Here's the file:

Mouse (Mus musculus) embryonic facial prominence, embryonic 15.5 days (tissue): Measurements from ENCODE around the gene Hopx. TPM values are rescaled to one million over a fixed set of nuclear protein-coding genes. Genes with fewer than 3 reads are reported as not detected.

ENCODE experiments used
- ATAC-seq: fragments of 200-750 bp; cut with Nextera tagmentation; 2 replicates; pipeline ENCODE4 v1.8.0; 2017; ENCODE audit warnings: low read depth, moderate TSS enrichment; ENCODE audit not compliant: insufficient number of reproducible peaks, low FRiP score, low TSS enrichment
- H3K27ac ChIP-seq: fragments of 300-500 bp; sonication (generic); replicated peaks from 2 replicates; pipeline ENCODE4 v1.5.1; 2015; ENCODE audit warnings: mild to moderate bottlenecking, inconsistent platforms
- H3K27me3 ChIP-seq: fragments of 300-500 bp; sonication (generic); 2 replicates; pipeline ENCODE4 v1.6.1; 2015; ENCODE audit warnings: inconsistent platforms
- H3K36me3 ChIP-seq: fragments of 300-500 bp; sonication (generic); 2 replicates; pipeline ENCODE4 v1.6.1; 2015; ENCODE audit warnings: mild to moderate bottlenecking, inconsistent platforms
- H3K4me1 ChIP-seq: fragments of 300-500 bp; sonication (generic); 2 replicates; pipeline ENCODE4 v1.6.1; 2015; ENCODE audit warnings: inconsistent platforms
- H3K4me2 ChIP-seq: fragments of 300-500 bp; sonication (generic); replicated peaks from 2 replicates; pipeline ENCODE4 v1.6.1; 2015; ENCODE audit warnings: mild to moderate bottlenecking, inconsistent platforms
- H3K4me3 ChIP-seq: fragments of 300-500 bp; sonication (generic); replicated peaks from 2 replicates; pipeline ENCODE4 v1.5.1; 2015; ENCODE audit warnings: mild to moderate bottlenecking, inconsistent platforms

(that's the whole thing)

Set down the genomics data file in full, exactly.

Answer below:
Mouse (Mus musculus) embryonic facial prominence, embryonic 15.5 days (tissue): Measurements from ENCODE around the gene Hopx. TPM values are rescaled to one million over a fixed set of nuclear protein-coding genes. Genes with fewer than 3 reads are reported as not detected.

ENCODE experiments used
- ATAC-seq: fragments of 200-750 bp; cut with Nextera tagmentation; 2 replicates; pipeline ENCODE4 v1.8.0; 2017; ENCODE audit warnings: low read depth, moderate TSS enrichment; ENCODE audit not compliant: insufficient number of reproducible peaks, low FRiP score, low TSS enrichment
- H3K27ac ChIP-seq: fragments of 300-500 bp; sonication (generic); replicated peaks from 2 replicates; pipeline ENCODE4 v1.5.1; 2015; ENCODE audit warnings: mild to moderate bottlenecking, inconsistent platforms
- H3K27me3 ChIP-seq: fragments of 300-500 bp; sonication (generic); 2 replicates; pipeline ENCODE4 v1.6.1; 2015; ENCODE audit warnings: inconsistent platforms
- H3K36me3 ChIP-seq: fragments of 300-500 bp; sonication (generic); 2 replicates; pipeline ENCODE4 v1.6.1; 2015; ENCODE audit warnings: mild to moderate bottlenecking, inconsistent platforms
- H3K4me1 ChIP-seq: fragments of 300-500 bp; sonication (generic); 2 replicates; pipeline ENCODE4 v1.6.1; 2015; ENCODE audit warnings: inconsistent platforms
- H3K4me2 ChIP-seq: fragments of 300-500 bp; sonication (generic); replicated peaks from 2 replicates; pipeline ENCODE4 v1.6.1; 2015; ENCODE audit warnings: mild to moderate bottlenecking, inconsistent platforms
- H3K4me3 ChIP-seq: fragments of 300-500 bp; sonication (generic); replicated peaks from 2 replicates; pipeline ENCODE4 v1.5.1; 2015; ENCODE audit warnings: mild to moderate bottlenecking, inconsistent platforms